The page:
By Anthony Diosdi
Todd and Julie Chrisley, stars of the reality TV show “Chrisley Knows Best,” were recently found guilty by a federal court jury of tax evasion, conspiracy to commit bank fraud, and conspiracy to defraud the Internal Revenue Service (“IRS”). Julie Chrisley was also charged with wire fraud and obstruction of justice.
As with the Chrisleys, there is a tendency in criminal tax prosecutions to pile up charges and indict an individual for multiple years with a combination of revenue offenses and general federal criminal offenses as the situation warrants.
According to the United States Sentencing Commission, 68.7 percent of individuals convicted of tax fraud (tax crimes such as tax evasion) were sentenced to prison. The average sentence for tax fraud offenders was 16 months.
Todd and Julie Chrisley were convicted of a number of federal crimes. Each of these offenses carry potential long prison terms. Even though each of these offenses carry potentially long prison sentences, sentences in federal criminal offenses are typically determined from a sentencing table rather than per offense (However, the sentencing table is not mandatory). Many federal courts consider the sentencing table when determining a sentence. As a result, the sentencing guidelines may plan a significant role in determining how long Todd and Julie Chrisley may ultimately sit in a federal prison.
The sentencing table contains guidelines ranges in months of imprisonment. There is also an offense level (1 through 43) which forms a vertical axis of the sentencing table. In addition, a defendant’s criminal history category (1 through IV) forms the horizontal category of the table. The intersection of the offense level and the defendant’s criminal history on the sentencing table state the range in months of imprisonment for the offenses at issue.
An offense of tax evasion (which Todd and Julie Chrisley have been convicted of) is taken into consideration in determining the offense level in terms of “tax loss.” Where the offense is tax evasion, an amount of tax loss to the government is determined. The offense level increases by the amount an individual has attempted to evade, excluding penalties and interest. For purposes of applying the sentencing guidelines, the base offense level for tax evasion is 6. The base level is then increased as the tax loss the government increases.
Todd Chrisley falsely claimed on a radio program that he paid between $750,000 to $1 million in federal income taxes every year, even though he had not filed or paid his personal income tax for the 2013 through 2016 tax years. Todd Chrisley’s own statements can come back to haunt him when it comes time to determine the tax loss in this case for purposes of sentencing. If Todd and Julie Chrisley should have paid the IRS between $750,000 to $1 million in taxes between the 2013 and 2016 tax years, the tax loss for tax sentencing purposes could be significant.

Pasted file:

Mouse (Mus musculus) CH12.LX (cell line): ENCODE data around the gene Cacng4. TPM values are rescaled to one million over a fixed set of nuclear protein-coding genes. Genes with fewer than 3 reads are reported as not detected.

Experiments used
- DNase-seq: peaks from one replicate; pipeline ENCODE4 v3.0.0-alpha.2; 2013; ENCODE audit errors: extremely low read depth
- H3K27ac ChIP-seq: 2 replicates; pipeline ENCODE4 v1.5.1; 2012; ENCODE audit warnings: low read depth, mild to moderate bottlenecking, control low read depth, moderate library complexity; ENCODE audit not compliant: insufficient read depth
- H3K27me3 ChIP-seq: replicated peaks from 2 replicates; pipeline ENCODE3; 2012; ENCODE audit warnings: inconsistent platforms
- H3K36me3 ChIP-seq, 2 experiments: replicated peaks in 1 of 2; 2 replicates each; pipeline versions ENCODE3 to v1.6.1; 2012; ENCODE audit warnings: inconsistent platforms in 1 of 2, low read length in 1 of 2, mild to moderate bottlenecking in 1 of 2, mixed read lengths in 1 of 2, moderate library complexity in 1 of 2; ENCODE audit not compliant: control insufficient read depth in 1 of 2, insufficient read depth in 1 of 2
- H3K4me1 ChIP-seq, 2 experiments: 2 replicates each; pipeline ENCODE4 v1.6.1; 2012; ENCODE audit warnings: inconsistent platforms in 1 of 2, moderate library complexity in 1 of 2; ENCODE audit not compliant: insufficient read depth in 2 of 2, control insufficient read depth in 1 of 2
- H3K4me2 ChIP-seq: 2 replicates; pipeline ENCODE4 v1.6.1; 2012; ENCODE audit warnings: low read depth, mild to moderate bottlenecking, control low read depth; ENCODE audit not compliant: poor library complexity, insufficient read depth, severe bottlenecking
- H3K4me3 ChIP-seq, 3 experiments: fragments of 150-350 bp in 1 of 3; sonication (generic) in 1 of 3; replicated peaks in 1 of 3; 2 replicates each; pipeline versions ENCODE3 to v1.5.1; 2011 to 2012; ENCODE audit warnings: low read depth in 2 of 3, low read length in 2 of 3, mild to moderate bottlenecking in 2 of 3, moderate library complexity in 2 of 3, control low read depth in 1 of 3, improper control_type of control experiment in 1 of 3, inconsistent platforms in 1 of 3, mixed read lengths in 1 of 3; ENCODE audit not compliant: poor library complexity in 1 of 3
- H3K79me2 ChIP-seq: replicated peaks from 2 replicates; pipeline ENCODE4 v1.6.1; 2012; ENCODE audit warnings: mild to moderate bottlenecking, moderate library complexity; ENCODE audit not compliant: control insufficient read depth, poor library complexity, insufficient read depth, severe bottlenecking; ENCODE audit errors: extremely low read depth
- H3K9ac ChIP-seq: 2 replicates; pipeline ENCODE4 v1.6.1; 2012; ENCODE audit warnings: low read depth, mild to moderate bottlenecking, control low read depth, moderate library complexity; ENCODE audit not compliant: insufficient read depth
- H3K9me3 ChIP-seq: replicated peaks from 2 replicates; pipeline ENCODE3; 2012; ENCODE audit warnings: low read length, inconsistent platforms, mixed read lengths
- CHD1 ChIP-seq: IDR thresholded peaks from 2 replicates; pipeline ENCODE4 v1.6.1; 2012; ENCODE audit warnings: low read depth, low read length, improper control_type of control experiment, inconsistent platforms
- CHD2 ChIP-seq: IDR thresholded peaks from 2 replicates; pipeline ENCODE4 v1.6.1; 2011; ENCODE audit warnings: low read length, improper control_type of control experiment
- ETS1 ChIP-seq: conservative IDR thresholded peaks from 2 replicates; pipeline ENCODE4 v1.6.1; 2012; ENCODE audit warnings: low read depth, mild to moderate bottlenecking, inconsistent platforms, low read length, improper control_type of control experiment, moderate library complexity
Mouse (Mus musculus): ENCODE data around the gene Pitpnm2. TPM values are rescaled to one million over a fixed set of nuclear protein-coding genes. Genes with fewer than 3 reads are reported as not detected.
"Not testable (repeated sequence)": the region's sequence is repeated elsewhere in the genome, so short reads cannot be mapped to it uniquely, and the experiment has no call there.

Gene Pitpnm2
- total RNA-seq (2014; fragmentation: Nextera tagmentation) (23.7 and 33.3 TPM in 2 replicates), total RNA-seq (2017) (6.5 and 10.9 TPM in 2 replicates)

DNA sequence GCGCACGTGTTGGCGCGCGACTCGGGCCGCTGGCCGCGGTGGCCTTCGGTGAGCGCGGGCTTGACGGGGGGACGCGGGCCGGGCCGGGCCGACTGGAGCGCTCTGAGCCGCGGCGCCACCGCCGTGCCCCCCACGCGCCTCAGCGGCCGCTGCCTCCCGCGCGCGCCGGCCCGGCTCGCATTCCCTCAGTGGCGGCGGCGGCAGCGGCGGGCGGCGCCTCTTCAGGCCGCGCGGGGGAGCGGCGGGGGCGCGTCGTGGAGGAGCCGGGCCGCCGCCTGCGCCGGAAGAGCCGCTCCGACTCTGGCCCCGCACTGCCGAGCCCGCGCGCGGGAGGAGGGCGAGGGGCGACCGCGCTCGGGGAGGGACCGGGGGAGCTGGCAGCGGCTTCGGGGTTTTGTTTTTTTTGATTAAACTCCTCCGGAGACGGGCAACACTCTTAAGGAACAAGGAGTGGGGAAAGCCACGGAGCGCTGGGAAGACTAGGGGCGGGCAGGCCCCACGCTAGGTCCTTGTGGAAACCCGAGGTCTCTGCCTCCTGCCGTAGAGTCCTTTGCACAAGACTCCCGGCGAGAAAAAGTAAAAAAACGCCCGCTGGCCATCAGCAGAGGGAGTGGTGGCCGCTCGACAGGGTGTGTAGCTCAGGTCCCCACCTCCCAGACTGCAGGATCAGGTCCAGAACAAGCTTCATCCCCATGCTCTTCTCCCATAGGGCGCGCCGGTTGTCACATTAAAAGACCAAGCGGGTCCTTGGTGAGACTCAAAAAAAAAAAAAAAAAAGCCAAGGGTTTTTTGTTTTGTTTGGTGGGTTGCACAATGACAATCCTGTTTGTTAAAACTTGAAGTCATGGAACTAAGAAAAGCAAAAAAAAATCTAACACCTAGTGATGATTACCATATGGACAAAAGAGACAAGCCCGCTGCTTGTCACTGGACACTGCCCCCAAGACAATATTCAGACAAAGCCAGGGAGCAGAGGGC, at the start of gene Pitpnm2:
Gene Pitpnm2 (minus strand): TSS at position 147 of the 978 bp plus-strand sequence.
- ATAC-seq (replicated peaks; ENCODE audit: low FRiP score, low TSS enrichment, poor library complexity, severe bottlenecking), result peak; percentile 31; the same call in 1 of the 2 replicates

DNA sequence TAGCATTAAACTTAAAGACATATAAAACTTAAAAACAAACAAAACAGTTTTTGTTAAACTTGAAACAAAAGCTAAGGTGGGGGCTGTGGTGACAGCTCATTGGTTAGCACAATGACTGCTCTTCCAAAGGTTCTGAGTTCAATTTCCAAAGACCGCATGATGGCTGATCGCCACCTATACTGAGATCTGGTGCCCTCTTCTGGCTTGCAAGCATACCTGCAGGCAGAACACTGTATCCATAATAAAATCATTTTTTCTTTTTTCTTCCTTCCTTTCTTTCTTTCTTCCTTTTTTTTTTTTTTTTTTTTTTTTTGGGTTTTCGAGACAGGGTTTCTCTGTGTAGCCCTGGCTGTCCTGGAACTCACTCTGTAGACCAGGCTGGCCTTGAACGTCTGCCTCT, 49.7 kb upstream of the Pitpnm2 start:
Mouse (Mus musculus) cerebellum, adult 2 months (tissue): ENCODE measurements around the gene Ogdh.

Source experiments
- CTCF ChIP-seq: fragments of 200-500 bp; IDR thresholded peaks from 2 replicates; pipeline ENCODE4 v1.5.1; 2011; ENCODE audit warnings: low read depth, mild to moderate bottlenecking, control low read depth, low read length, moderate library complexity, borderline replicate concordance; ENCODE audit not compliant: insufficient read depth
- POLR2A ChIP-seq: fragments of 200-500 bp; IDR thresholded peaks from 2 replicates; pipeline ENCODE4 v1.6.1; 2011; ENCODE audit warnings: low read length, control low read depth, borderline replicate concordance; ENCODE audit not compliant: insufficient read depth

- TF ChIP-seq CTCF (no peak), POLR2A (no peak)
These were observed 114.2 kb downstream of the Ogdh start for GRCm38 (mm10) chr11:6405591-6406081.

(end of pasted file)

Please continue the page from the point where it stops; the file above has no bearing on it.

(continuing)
The base offense level for sentencing purposes can also be increased by the specific characteristics of the criminal offense. In cases of tax evasion, the base offense level is raised by at least two levels: 1) if the defendant did not report or identify a source of income that exceeded $10,000 and/or 2) if the defendant used “sophisticated means” to impede discovery or the nature of the crime. The $10,000 threshold was likely exceeded in this case. Todd and Julie Chrisley may have also used “sophisticated means” to impede the discovery of taxable income.
According to a Press Release from the United States Attorney, the Chrisleys operated a loan-out company that received their income earned from their show and other entertainment ventures. To evade collection of a half a million dollars in delinquent taxes owned by Todd Chrisley, the Chrisleys opened and kept the corporate bank account only in Julie Chrisley’s name. One day after the IRS requested information about the bank account in Julie Chrisley’s name, the Chrisley’s transferred ownership of the corporate bank account to Todd Chrisley’s mother in an effort to further hide his income from the IRS. All this while, Todd Chrisley operated the loan-out company behind the scenes and controlled the company’s purse strings. This type of behavior will likely be characterized as “sophisticated means” to impede the collection of taxes and may result in a two level increase for sentencing purposes.